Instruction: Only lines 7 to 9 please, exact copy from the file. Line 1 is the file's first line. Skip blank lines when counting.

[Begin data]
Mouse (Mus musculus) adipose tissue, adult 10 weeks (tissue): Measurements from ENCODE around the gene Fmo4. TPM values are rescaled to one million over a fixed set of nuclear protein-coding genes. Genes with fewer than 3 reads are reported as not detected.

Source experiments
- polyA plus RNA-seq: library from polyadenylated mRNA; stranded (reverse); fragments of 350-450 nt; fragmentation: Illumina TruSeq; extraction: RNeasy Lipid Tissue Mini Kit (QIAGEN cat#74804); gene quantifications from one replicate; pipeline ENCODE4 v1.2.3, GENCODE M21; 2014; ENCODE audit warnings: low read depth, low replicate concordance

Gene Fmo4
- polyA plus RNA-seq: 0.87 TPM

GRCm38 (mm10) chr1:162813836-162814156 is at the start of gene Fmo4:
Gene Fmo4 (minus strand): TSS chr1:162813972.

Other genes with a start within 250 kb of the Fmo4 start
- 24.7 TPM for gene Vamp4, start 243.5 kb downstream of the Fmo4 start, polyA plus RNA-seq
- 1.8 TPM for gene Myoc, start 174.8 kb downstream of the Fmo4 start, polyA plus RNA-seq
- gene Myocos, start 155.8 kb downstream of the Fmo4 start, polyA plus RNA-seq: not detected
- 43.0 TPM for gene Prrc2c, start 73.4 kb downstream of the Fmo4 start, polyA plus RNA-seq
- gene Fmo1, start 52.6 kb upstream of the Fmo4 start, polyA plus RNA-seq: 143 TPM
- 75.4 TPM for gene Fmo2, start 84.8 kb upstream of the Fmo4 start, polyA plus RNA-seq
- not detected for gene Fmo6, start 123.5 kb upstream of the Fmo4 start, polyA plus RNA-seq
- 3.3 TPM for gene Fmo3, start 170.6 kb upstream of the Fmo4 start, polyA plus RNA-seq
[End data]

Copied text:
Gene Fmo4 (minus strand): TSS chr1:162813972.

Other genes with a start within 250 kb of the Fmo4 start
- 24.7 TPM for gene Vamp4, start 243.5 kb downstream of the Fmo4 start, polyA plus RNA-seq